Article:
BSA insurance is set us specifically to cover deductibles and other non-covered expenses in a situation like this. I have a little different take on the insurance compared to Beavah, Esq.'s more detached, professional approach. Frankly, that the insurance will protect the bully and his parents from any real consequences bothers me. They should be paying full hospital bill, IMO. But I know the world doesn't work that way anymore.

              As to the crew's involvement, first, I don't know enough about the Venturing program to have an opinion about the Gold Award.

              I understood you to say the two units are attached to the same chartered organization. In absolute terms, the troop and crew are separate units and one shouldn't have anything to do with the other. But neither would I allow the boy to play Bonnie and Clyde with the state line. I think you need to get the Chartered Organization Representative on board with you. If I were the COR for the troop and crew, I would want to make sure that consequences from one unit follow through to the other. This is especially true given that the boy has displayed similar behaviors in both units. Just because he's playing for two teams doesn't mean he should get six strikes.

              (This message has been edited by Twocubdad)

              Comment


              • #8
                With an injury, this should have been reported to the DE and see what kinda paperwork needs completed for council. From what I gather it is different council to council.

                The boy needs suspended immediately.

                A scout hits another scout in the testicles and the boy who did the hitting is upset by the experience?????

                No Gold award for you.

                He and his parent need to man up......Take responsibility. Until they pay for the medical care they would not be welcome back and I would make sure that the other crews in the area are aware of what happened so they didn't try to change crews just to get the award.

                The boy can't keep his hands off the ladies too ehhhhhh. The boy needs suspended or just flat kicked out. He respects no one.


                I searched nationals site for forms but I cannot find them can someone provide a link.......(This message has been edited by Basementdweller)

                Comment


                • #9
                  Yep this is a DE/SE issue. Assault is involved, Check. Insurance is involved, Check. had issues with inappropriate touching in past check. yep it's a DE/SE issue.

                  My advice would be follow the directions of the SE.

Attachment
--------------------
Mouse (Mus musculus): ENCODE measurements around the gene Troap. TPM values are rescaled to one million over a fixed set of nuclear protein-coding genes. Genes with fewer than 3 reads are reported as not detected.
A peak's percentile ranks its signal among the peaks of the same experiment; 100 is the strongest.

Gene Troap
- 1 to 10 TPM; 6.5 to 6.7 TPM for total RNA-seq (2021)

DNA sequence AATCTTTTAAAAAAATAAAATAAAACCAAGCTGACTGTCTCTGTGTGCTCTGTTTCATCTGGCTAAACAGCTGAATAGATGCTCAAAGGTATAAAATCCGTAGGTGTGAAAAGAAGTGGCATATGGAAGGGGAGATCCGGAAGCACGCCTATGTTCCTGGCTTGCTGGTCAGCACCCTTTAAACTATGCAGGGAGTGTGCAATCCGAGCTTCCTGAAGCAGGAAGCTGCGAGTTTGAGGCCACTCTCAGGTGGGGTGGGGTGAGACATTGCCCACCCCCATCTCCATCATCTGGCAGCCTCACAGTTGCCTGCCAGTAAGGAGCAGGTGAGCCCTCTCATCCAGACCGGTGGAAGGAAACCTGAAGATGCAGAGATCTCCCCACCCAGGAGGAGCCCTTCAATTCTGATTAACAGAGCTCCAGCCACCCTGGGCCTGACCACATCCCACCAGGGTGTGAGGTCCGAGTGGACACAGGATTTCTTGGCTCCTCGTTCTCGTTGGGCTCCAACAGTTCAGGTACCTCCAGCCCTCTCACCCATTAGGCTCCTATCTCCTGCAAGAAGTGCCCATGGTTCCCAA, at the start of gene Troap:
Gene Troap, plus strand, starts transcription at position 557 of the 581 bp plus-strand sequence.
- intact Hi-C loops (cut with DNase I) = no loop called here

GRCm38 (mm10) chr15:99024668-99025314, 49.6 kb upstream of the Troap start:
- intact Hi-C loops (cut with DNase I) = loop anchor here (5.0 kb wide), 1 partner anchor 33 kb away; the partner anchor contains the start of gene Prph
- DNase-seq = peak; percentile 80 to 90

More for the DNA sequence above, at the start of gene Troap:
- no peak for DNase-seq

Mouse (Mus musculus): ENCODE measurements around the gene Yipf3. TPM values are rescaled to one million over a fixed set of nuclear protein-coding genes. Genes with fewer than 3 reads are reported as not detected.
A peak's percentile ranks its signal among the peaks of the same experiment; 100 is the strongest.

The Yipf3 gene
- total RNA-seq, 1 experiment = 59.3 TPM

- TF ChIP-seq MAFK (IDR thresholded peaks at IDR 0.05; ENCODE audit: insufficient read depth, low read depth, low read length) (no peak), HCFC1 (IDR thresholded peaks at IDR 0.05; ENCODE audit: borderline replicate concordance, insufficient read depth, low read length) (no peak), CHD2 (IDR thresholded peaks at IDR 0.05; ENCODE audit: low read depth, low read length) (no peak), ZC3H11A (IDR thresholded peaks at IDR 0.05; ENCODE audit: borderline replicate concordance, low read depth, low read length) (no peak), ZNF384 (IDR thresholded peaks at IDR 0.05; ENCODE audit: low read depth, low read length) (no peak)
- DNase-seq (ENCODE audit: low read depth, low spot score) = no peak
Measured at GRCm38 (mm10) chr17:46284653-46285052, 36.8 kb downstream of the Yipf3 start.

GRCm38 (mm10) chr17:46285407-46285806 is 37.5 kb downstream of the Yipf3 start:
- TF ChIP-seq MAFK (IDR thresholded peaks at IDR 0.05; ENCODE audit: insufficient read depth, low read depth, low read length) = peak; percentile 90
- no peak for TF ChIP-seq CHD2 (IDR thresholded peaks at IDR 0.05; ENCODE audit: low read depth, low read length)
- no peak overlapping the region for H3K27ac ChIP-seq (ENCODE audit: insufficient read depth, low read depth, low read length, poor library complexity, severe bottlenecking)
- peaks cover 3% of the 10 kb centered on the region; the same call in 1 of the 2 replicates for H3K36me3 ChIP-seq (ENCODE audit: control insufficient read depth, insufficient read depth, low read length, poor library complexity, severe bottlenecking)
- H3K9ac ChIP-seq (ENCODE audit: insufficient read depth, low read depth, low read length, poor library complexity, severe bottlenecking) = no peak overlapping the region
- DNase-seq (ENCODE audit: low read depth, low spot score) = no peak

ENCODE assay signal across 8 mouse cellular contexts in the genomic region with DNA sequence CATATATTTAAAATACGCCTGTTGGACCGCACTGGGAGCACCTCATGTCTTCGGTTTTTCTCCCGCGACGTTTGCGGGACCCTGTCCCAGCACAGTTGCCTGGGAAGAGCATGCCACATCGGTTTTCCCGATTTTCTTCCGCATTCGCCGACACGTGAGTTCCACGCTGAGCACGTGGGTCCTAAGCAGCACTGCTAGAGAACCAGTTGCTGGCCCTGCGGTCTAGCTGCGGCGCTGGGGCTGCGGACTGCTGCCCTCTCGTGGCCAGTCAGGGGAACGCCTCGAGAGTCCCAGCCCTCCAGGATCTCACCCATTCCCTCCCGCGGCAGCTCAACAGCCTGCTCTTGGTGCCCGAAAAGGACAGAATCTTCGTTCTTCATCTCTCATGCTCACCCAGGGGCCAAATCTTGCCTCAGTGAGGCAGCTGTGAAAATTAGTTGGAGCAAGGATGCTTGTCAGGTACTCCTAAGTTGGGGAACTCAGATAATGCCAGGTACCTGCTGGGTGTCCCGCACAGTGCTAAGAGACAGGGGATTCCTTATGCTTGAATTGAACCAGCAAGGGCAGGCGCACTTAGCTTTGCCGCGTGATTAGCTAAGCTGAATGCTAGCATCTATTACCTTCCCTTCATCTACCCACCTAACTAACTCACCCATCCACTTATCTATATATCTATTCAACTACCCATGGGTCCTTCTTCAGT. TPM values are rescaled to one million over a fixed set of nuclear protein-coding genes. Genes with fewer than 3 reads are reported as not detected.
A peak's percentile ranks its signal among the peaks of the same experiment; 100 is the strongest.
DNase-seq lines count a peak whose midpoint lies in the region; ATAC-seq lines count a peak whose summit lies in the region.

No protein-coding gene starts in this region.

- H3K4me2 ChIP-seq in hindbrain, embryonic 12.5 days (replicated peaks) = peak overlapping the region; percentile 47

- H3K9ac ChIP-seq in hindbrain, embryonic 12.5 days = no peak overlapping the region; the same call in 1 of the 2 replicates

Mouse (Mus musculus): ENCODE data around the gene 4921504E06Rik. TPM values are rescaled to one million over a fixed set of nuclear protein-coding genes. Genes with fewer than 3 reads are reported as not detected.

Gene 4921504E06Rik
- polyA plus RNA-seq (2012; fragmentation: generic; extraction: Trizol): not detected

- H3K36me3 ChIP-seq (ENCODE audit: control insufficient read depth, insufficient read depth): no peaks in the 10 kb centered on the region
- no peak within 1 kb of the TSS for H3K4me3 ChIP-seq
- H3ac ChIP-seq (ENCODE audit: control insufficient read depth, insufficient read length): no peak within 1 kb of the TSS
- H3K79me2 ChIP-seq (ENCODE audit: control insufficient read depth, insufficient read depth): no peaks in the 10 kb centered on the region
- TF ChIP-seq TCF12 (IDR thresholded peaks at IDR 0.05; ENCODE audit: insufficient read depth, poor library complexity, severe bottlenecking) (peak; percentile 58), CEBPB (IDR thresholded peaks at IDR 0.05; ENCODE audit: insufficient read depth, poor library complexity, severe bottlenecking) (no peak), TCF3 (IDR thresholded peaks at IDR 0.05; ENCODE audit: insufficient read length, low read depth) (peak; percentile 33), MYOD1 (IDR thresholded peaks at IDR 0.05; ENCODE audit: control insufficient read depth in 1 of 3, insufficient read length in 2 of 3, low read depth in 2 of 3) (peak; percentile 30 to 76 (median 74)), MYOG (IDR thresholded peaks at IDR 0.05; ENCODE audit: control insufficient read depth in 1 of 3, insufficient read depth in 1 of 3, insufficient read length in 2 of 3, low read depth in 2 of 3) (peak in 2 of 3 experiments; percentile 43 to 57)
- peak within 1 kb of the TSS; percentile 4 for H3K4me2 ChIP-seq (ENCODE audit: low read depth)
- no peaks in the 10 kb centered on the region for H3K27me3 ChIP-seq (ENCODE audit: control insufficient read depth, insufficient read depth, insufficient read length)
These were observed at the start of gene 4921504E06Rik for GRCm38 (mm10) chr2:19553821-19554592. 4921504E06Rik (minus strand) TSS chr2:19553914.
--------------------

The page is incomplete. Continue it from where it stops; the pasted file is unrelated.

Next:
Comment


                  • #10
                    From the Guide to Safe Scouting - in BOLD TYPE -

                    "All members of the Boy Scouts of America are expected to conduct themselves in accordance with the principles set forth in the Scout Oath and Law. Physical violence, hazing, bullying, theft, verbal insults, and drugs and alcohol have no place in the Scouting program and may result in the revocation of a Scout's membership in the unit."

                    and -

                    "The unit should inform the Scout executive about all incidents that result in a physical injury or involve allegations of sexual misconduct by a youth member with another youth member."


                    There have been 2 incidents (that you know of) of sexual misconduct in the Crew. There was a physical attack that resulted in a hospital visit in the Troop. Per BSA rules, the SE must be informed.

                    The COR should also be brought into this. It is their responsibility to protect the youth in ALL of their units.

                    This is not an isolated incident. This is a pattern of behavior spread between two units. Personally, if I were the COR, I would get the boy and his parents in for a talk about his ONGOING behavior, and I would be HEAVILY leaning toward suspending him from ALL of the CO's units for a period of time.

                    Just a note - If these types of behaviors have truly been being basically brushed off, or ignored, both the Troop and the Crew need to take a good hard look at the behavior of all of their youth, and see how their response to that behavior should be changed.